Import Surveillance Division Established to Inspect Toys and Other Products for Potential Safety Hazards and Liabilities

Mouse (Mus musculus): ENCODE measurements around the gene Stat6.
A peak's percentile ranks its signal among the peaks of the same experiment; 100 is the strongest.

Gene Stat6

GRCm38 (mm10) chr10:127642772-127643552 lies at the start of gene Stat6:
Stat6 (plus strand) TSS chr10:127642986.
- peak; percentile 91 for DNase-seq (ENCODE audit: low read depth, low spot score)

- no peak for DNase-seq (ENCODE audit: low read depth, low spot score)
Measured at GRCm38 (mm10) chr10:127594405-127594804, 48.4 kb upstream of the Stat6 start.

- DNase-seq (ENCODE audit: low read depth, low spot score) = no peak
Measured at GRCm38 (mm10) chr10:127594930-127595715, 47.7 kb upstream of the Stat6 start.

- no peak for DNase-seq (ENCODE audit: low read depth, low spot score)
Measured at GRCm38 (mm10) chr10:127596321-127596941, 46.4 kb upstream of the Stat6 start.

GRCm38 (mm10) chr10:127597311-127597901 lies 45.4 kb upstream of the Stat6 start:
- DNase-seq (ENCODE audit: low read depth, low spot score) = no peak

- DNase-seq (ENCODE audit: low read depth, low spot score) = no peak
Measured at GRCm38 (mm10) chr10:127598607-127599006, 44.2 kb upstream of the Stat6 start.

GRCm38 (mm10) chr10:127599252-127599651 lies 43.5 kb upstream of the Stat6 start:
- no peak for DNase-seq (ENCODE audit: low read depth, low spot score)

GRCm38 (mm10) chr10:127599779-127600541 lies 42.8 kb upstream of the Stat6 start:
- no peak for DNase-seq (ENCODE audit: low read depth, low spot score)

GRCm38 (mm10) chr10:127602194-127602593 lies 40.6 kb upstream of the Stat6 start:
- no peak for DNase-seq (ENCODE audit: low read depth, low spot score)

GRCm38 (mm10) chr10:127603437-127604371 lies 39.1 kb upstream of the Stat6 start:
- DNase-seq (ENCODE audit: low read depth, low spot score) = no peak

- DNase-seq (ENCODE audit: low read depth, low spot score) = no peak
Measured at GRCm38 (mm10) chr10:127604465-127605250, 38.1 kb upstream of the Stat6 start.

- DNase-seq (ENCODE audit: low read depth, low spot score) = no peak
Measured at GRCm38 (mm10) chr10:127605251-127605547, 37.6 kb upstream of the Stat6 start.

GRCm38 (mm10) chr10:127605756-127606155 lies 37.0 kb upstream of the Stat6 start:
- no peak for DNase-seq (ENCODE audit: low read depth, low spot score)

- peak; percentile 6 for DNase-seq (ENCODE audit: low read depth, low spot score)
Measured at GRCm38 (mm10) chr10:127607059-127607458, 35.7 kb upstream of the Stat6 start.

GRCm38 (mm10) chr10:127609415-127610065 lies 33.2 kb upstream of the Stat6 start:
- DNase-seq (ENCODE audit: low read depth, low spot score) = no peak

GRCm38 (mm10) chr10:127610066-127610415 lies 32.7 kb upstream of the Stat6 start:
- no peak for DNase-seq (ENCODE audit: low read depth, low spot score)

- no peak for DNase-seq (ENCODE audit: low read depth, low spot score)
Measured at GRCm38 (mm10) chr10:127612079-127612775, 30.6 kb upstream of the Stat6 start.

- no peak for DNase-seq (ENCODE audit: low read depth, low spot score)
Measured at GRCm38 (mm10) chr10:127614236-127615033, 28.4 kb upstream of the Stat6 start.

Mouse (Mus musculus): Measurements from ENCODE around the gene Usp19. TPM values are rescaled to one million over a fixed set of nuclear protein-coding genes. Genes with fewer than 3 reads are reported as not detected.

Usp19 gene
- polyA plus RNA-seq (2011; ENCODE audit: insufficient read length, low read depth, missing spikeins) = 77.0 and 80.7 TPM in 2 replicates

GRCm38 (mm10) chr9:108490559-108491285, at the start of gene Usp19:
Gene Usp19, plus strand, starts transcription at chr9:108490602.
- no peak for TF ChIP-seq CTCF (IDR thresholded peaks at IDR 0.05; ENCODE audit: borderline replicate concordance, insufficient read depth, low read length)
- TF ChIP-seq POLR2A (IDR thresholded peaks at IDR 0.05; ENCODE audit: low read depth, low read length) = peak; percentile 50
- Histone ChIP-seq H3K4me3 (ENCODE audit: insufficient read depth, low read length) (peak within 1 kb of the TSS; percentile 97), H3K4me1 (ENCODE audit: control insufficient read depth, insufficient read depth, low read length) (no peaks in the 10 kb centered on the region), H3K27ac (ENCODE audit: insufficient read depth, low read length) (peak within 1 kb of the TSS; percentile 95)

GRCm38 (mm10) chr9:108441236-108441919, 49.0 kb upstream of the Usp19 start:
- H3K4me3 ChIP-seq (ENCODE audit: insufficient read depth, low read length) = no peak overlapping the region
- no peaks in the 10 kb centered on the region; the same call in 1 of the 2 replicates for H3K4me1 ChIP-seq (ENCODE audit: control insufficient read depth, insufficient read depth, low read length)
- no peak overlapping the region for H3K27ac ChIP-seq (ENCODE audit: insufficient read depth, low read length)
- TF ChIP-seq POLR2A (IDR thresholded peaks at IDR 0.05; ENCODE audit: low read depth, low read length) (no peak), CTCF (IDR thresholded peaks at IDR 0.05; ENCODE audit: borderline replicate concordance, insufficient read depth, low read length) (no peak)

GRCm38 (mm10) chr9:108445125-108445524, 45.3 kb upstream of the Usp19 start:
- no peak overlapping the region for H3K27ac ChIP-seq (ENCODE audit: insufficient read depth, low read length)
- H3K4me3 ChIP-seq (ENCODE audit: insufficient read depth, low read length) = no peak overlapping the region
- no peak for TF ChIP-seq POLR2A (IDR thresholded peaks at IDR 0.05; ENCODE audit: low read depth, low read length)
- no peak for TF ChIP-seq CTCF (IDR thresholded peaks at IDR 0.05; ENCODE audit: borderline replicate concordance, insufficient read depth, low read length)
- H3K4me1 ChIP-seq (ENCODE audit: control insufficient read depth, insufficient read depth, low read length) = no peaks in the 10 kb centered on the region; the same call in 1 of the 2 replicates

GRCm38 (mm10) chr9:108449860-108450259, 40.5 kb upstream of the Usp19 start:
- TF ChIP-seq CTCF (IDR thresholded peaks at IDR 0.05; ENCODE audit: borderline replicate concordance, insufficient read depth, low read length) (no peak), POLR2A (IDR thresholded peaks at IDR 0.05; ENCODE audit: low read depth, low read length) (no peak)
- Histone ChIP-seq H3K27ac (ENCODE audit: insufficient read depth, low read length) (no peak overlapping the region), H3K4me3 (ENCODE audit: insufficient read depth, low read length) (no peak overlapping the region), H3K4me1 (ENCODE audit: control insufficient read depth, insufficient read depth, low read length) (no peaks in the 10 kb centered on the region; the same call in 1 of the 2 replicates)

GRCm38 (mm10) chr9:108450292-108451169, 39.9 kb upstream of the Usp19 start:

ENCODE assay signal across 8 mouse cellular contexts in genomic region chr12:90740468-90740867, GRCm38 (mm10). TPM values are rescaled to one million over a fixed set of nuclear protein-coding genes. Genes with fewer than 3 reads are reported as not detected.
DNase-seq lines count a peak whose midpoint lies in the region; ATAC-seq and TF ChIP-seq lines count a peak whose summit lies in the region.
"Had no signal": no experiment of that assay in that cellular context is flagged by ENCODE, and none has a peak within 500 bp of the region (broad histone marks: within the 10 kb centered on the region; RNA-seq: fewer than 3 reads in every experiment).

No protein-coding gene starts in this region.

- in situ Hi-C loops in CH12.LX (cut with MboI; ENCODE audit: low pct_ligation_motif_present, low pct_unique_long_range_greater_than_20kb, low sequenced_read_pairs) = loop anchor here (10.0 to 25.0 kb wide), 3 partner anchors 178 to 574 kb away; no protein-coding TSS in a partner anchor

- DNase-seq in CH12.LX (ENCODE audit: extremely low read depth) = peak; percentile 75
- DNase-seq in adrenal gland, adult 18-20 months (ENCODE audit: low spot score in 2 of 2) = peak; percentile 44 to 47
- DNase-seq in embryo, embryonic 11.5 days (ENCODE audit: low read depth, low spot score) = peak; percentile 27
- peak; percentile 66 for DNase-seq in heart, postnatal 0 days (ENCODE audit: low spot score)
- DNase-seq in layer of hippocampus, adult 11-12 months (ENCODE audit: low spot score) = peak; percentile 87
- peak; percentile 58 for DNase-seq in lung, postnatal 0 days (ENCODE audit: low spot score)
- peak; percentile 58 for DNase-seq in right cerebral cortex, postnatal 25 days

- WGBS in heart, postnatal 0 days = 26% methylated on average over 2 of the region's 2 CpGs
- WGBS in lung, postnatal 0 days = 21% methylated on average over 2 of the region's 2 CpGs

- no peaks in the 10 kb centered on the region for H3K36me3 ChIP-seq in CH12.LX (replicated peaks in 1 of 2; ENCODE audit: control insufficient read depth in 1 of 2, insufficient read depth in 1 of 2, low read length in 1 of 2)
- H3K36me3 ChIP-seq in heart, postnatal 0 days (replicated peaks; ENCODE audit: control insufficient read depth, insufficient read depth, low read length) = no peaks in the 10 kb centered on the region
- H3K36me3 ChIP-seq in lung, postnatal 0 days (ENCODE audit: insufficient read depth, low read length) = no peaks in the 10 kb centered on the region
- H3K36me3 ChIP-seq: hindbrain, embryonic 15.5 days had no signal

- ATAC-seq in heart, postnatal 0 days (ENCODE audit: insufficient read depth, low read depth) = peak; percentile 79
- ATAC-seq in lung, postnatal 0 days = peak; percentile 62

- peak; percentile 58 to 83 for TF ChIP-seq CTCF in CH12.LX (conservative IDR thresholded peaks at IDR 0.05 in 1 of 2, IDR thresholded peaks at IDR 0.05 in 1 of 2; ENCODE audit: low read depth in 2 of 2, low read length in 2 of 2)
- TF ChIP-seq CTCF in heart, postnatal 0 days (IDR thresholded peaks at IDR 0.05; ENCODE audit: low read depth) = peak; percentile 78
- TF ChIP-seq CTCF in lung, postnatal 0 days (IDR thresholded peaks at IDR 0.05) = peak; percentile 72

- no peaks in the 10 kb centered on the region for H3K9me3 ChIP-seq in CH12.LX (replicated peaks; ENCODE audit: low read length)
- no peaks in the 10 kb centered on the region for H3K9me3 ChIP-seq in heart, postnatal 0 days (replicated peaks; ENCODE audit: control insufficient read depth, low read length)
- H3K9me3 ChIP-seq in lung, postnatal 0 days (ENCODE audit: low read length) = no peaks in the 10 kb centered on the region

29 million toys were recalled in 2007. This unfortunate and scary trend has continued in 2008. Since the beginning of this year, at least 19 products manufactured overseas have been voluntarily recalled by manufacturers in conjunction with the Consumer Product Safety Commission (CPSC) due to high lead levels, choking and aspiration problems in infants and children, magnets potentially causing fatal intestinal perforations, and smoke and fire hazards. Although many of the recalled toys were manufactured in countries which have far less quality controls than in the United States. U.S. companies that sell and distribute such imported goods could be held legally liable under various legal theories of product liability. In an attempt to combat this problem, the CPSC, in conjunction with Customs and Border Protection (CBP), has established what it described as an Import Surveillance Division, which will be charged with inspecting toys and other imports for potential safety hazards. Product safety inspectors will be deployed full time at U.S. ports to launch new import strategies and provide a greater presence at U.S. ports. The new import surveillance division will test selected products for unsafe levels of lead, loose parts that could pose a choking risk to children, faulty wiring on electric components, and other potential hazards. The unit will have the authority to hold shipments deemed hazardous. The 2008 high lead level recalls include 185,000 RR Donnelley Classroom Reading and Math Aids, 2,900 children's metal necklaces manufactured by Pecoware Co. Inc., Netshops Children's Table and Chair Sets, 80,000 children's sketchbooks by eeBoo Corp., 5,300 Children's Memory Testing Cards sold as part of educational testing kit sold by Riverside Publishing, children's toy gardening rakes by Downeast Concepts, 11,000 Mission City Press Girl's Bracelet Sets called A Life of Faith Charm Bracelet Sets, toy racing cars by OKK Trading, toy wrestler figures by A.A. of America, Cranium Cadoo Board Games, coin banks by TJ Promotions, Discount School Supply recalls play mats, and toy wagons by Tricam Industries. The recalls of choking or strangulation hazards include 24,000 cribs imported by Munire Furniture Inc., including the company's Majestic Curved Top, Majestic Flat Top, Essex, Brighton/Sussex and Captiva cribs with various model numbers that have improper brackets that don't allow their mattresses to be fully lowered which could allow children inside the crib to crawl over the railing and fall. Other choking or strangulation recalls include 20,000 Infantino Lamb Grabby RattlesTM, Wendy Bellissimo Hidden Hills Collection Bassettbaby Drop-Side Cribs, West Music Recalls Egg-Shaker Toy Instruments and Shims Bargain Recalls Pacifiers. Other hazards necessitating recalls involve small magnets that can detach from a toy. Magnets found by young children can be swallowed or aspirated. If more than one magnet is swallowed, the magnets can attract each other and cause intestinal perforations or blockages, which can be fatal. Thus 250,000 FUN N SAFE Magnetic Dart Boards, imported by Family Dollar, were recalled. Similarly, about 125,000 magnetic construction sets known as Battat Magnabild Magnetic Building Systems were recalled because ingested magnets pose aspiration and intestinal hazards. Yet another children's toy posing a different kind of hazard is the disarmingly named Cinderella Battery-Powered Toy Car. 64,000 Cinderella 12-Volt Electric Ride-On Vehicles were recalled by Dumar International USA due to fire and burn hazards. The wires under the hood of the car and/or in the battery compartment under the seat can short circuit, posing a fire and burn hazard to children riding in the car. Dumar and CPSC are aware of 40 incidents of the toy car's wires overheating. In several incidents, smoke was seen coming out from underneath the seat area where the battery is located. In one incident, flames shot from under the hood while a 4-year-old girl was riding the vehicle. No injuries have been reported. The item was sold at Wal-Mart stores nationwide from August 2005 through February 2006 for about $200. Problems with Chinese imports have extended beyond children's toys. For example, criminal charges have been filed against a company, Selective Imports Corp., that prosecutors say imported and distributed nearly 90,000 tubes of Chinese toothpaste containing a poisonous substance, and a wholesaler, Vernon Sales Inc., that supplied local stores with the tubes. The poisonous substance is diethylene glycol, a chemical used in antifreeze and as a solvent. Chinese manufacturers have used the chemical, known as DEG, as a cheaper alternative to glycerin, which thickens toothpaste. Exposure to DEG can cause kidney and liver damage over time. A Chinese factory's production of the active ingredient of Heparin has lead to Heparin's recall. Heparin has been implicated in over 400 serious complications and over 20 deaths. The problem with foreign produced products is not limited to children's toys. As an example, about 25,000 "Louisville/Davidson" and "Michigan" Brand Fiberglass Extension Ladders, manufactured in Mexico, were recalled because the extension or "fly" section can fail to lock, posing a fall hazard to consumers.